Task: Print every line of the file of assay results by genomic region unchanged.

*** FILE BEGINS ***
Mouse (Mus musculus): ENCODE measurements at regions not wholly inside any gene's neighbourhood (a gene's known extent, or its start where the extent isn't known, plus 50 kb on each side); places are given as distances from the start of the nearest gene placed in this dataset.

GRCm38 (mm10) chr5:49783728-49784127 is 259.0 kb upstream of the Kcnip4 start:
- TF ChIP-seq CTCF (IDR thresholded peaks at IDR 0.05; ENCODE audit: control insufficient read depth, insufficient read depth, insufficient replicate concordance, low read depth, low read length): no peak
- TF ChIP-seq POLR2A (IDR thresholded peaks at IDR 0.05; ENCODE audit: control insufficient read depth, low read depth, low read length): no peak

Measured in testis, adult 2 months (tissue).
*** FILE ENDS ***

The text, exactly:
Mouse (Mus musculus): ENCODE measurements at regions not wholly inside any gene's neighbourhood (a gene's known extent, or its start where the extent isn't known, plus 50 kb on each side); places are given as distances from the start of the nearest gene placed in this dataset.

GRCm38 (mm10) chr5:49783728-49784127 is 259.0 kb upstream of the Kcnip4 start:
- TF ChIP-seq CTCF (IDR thresholded peaks at IDR 0.05; ENCODE audit: control insufficient read depth, insufficient read depth, insufficient replicate concordance, low read depth, low read length): no peak
- TF ChIP-seq POLR2A (IDR thresholded peaks at IDR 0.05; ENCODE audit: control insufficient read depth, low read depth, low read length): no peak

Measured in testis, adult 2 months (tissue).